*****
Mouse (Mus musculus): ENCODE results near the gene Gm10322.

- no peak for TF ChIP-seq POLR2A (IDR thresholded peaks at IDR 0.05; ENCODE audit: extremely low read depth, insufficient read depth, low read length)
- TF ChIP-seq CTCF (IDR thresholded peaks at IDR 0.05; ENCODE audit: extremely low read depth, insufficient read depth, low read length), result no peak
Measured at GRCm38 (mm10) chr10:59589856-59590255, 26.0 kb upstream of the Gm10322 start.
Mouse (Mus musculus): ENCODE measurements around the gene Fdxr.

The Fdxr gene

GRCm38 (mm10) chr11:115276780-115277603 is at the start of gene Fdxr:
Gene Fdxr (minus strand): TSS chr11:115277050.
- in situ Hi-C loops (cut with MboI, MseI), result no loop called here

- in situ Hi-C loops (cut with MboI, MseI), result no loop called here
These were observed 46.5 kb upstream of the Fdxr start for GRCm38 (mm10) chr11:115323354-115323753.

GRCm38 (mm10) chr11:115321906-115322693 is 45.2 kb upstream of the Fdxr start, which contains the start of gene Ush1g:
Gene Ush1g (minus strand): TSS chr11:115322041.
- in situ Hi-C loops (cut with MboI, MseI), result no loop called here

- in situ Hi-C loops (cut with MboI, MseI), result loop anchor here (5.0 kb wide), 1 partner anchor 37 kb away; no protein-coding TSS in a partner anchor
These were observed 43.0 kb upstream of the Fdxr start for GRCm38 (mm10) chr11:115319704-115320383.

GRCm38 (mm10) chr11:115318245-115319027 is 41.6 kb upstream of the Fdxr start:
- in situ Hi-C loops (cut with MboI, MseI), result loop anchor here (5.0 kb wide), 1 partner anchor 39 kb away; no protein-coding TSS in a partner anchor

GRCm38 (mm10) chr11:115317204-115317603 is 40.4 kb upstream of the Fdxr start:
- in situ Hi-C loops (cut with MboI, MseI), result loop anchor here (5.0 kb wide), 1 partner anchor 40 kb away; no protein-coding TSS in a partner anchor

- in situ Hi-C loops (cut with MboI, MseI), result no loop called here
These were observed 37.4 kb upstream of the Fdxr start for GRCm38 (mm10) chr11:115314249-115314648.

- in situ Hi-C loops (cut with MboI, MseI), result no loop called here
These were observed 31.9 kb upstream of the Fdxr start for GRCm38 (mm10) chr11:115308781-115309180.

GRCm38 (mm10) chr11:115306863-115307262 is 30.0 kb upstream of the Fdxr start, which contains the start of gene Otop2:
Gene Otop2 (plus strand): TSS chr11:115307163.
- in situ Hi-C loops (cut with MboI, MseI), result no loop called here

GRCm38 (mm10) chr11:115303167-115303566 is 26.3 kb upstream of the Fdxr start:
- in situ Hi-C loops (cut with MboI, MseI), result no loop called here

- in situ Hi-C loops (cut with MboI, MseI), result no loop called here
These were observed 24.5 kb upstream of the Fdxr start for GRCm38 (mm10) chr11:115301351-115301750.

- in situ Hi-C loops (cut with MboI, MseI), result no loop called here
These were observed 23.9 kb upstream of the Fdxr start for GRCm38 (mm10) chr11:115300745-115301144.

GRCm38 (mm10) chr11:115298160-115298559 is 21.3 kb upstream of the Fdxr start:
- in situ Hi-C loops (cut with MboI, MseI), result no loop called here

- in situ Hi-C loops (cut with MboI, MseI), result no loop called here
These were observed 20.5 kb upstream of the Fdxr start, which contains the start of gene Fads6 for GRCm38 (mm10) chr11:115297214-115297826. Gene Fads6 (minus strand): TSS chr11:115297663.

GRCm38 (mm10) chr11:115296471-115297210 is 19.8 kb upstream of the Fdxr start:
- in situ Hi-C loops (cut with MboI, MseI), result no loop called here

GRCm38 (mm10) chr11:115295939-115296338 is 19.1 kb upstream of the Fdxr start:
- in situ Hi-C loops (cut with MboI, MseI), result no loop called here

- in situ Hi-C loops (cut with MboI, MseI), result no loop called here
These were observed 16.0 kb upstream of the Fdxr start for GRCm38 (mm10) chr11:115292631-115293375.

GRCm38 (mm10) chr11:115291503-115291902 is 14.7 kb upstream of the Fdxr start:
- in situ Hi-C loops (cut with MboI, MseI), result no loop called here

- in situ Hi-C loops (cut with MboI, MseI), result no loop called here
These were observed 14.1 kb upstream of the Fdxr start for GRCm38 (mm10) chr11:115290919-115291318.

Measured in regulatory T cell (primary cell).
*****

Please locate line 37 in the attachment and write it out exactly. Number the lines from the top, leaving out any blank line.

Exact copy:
These were observed 20.5 kb upstream of the Fdxr start, which contains the start of gene Fads6 for GRCm38 (mm10) chr11:115297214-115297826. Gene Fads6 (minus strand): TSS chr11:115297663.